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Archive for the ‘Tutorials’ Category

Vector design is such a different concept in relation to bitmap graphics. Adobe Illustrator is often regarded as the premiere vector software for learning how to create icons, illustrations, and other flexible graphics. But getting started can be a real struggle when you’re a beginner.

Take a look over some of these tutorials and see if anything looks interesting. Many of these articles include free .ai files that you can download and play with. It’s a great way to get started illustrating scalable vectors when you don’t have much prior experience in the field.

Getting Started in Illustrator

getting started adobe illustrator tutorial

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Drag ‘n’ dropping items has its various popular uses and shopping carts are definitely one of them.

In this tutorial, we’ll be creating a simple shopping cart that works with drag ‘n’ drops.

It will have support for add-to-basket with quantity updates (so that the same items could be added more than once) and removing items from the basket. It will be totally client-side and cover the basic functionality (no PayPal integration, etc.).

For that, we’ll be using, probably the best drag-drop library, jQuery UI Draggable/Droppable in this tutorial. Here is the end result:


Let’s get started:

Step 1 -> Get the custom jQuery UI package

jQuery UI Custom Download

jQuery UI has lots of features and every feature adds bytes to its source, it is much more smarter to get only what we need.

As you can see from the screenshot above, we need the Core, Widget, Mouse from the core and Draggable + Droppable from the interactions.
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The purpose of this tutorial is to show how to create a realtime location aware visitor tracker for a web site or application.

When a visitor navigates to the page on your site, or accesses your mobile web app, the visitor tracker will display the new visitor hit in realtime, displaying the page they've landed on and where each visitor is on a Google map (lat/long and locality). For the purposes of the tutorial, we'll write our server code in PHP, but you could use any server side language you like.

Here is how the end result will look like:

Realtime Vistor Tracker using Pusher

Realitme Visitor Tracker Demo

For the realtime functionality we'll use Pusher, who I work for. Pusher is a hosted service for quickly and easily adding realtime features into web and mobile applications. The service is used for all sorts of features such as notifications, game movements, chat, live data feeds and much more, so it fits the bill nicely here too. We'll be using the Pusher JavaScript API and the Pusher PHP Library.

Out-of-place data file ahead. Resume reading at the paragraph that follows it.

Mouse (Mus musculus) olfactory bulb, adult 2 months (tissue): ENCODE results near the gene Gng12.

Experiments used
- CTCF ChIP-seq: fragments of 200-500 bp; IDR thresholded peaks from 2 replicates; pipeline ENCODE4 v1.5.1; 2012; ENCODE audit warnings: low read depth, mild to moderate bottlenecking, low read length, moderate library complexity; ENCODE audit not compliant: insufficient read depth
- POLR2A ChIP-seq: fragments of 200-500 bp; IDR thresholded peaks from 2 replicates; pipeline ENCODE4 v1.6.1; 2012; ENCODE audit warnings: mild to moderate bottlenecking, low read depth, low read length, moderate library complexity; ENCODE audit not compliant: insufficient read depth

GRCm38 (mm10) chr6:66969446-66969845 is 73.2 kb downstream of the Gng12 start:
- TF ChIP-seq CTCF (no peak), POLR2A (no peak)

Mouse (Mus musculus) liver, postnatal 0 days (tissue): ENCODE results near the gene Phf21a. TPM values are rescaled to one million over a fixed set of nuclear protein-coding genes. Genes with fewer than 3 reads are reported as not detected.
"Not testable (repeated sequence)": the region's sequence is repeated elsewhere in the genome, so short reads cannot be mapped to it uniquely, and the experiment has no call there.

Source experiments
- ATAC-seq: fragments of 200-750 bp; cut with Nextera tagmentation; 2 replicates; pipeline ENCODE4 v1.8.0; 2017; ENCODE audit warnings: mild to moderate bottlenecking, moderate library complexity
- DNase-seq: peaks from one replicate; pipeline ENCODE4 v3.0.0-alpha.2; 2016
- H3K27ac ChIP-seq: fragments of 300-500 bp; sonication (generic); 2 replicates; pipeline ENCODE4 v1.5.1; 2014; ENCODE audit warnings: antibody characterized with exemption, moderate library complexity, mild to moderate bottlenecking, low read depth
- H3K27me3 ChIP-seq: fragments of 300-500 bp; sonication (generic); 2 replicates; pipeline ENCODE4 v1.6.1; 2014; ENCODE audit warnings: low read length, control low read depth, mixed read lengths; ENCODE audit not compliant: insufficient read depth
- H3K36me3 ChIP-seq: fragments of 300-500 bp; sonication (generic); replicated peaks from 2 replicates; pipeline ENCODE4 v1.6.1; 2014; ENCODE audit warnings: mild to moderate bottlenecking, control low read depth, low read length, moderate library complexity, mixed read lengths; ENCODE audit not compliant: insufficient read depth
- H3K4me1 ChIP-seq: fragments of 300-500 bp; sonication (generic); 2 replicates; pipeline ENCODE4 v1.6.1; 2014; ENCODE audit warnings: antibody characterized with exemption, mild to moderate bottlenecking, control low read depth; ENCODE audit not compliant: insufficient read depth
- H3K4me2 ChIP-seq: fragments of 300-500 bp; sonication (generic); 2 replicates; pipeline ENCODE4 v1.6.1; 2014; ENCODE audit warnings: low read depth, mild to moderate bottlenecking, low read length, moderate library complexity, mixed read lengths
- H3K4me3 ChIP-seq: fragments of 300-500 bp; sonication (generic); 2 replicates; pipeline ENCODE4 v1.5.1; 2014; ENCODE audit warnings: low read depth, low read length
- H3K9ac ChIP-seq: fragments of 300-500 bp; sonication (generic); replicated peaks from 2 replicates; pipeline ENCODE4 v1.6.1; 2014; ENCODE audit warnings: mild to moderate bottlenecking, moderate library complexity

Here's the order in which we'll cover things:

  1. Get the basics out of the way
  2. Connect to Pusher
  3. Subscribe to new visitor page hits notifications
  4. Get the visitor's location using the HTML5 Geolocation API
  5. Broadcast the visitor location and page to all application visitors using Pusher
  6. Display the visitor location and page information on a Google map

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In this tutorial, we'll be creating an Ajax Poll Script that displays the results with colored and animated lines using PHP, MySQL and jQuery.

The script has a pretty easy logic and can be implemented into any website quickly by simply calling a php function like getPoll(2) which brings the second poll.

Ajax Poll Script


The code has 3 parts: HTML, JavaScript (jQuery) and PHP. Let's start with the easiest one:

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FeedBurner's popular chicklet FeedCount is the most-used way to display the number of subscribers for a feed.

Also, a similar design is used by TwitterCounter to display your Twitter followers.

We'll be creating a dynamic FeedCount-like interface that can display your website's statistics like pageviews, visits, etc. (one or all of them) using PHP.

Google Analytics Counter

At the end of this tutorial, we'll have 2 different counters:

  • a counter that can display only one metric – basic version
  • a counter that can display multiple metrics (some jQuery fun here) – advanced version

Google Analytics Counter DemoDownload Read the rest of this entry »

With this 5th & last post of the "WRD E-Commerce Week" we will be modifying "our Ajaxed shopping cart" to create a one which is very ideal for designs with limited spaces.

The shopping cart will:

  • be hidden at the top of the page that can be displayed with a show/hide link
  • open when an item is added to the basket & auto-close
  • require a manual "hide" click if opened manually
  • enable us to delete products

Ajaxed Sliding Shopping Cart


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In this 3rd day of the “WRD E-Commerce Week“, we will be adding a chic fly-to-basket effect to our previously created Ajaxed shopping cart using jQuery.

Rather than the complete HTML structure & PHP code that adds/removes the products, we'll be focusing on the details related with  the effect.